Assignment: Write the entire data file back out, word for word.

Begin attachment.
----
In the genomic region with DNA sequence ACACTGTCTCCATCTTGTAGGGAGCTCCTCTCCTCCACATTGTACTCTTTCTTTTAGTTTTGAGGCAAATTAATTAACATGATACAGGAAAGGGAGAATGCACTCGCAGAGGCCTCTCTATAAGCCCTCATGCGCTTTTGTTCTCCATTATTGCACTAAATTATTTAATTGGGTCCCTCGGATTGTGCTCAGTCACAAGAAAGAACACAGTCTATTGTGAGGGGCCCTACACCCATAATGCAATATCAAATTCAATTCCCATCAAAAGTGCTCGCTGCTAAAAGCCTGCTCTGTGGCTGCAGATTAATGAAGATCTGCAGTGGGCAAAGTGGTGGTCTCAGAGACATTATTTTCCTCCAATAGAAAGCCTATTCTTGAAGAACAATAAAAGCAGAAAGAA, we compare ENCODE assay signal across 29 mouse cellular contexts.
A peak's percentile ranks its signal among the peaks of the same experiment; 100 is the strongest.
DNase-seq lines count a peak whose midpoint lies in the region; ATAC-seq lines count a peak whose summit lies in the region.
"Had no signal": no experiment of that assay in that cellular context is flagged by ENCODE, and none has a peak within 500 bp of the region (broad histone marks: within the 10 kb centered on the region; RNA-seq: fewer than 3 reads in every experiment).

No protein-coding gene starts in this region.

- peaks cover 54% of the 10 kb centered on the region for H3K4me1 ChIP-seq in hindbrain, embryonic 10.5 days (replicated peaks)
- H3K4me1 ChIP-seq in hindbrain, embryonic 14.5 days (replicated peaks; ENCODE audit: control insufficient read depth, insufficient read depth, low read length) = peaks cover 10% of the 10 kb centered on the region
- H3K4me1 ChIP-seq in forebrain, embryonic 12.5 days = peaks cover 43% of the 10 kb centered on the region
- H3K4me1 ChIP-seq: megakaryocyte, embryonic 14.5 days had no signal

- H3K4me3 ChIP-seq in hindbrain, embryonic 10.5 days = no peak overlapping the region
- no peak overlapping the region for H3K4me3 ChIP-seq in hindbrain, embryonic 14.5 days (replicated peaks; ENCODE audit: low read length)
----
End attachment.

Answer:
In the genomic region with DNA sequence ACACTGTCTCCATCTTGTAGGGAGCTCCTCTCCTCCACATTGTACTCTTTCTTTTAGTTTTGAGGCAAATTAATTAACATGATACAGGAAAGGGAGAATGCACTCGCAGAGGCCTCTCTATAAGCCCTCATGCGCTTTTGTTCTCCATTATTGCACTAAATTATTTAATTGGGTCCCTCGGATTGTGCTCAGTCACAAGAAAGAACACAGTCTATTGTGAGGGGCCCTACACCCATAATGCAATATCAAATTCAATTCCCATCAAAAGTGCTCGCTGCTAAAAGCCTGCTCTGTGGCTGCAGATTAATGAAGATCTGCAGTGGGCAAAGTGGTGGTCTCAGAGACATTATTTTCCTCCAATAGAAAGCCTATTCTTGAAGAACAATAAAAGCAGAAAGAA, we compare ENCODE assay signal across 29 mouse cellular contexts.
A peak's percentile ranks its signal among the peaks of the same experiment; 100 is the strongest.
DNase-seq lines count a peak whose midpoint lies in the region; ATAC-seq lines count a peak whose summit lies in the region.
"Had no signal": no experiment of that assay in that cellular context is flagged by ENCODE, and none has a peak within 500 bp of the region (broad histone marks: within the 10 kb centered on the region; RNA-seq: fewer than 3 reads in every experiment).

No protein-coding gene starts in this region.

- peaks cover 54% of the 10 kb centered on the region for H3K4me1 ChIP-seq in hindbrain, embryonic 10.5 days (replicated peaks)
- H3K4me1 ChIP-seq in hindbrain, embryonic 14.5 days (replicated peaks; ENCODE audit: control insufficient read depth, insufficient read depth, low read length) = peaks cover 10% of the 10 kb centered on the region
- H3K4me1 ChIP-seq in forebrain, embryonic 12.5 days = peaks cover 43% of the 10 kb centered on the region
- H3K4me1 ChIP-seq: megakaryocyte, embryonic 14.5 days had no signal

- H3K4me3 ChIP-seq in hindbrain, embryonic 10.5 days = no peak overlapping the region
- no peak overlapping the region for H3K4me3 ChIP-seq in hindbrain, embryonic 14.5 days (replicated peaks; ENCODE audit: low read length)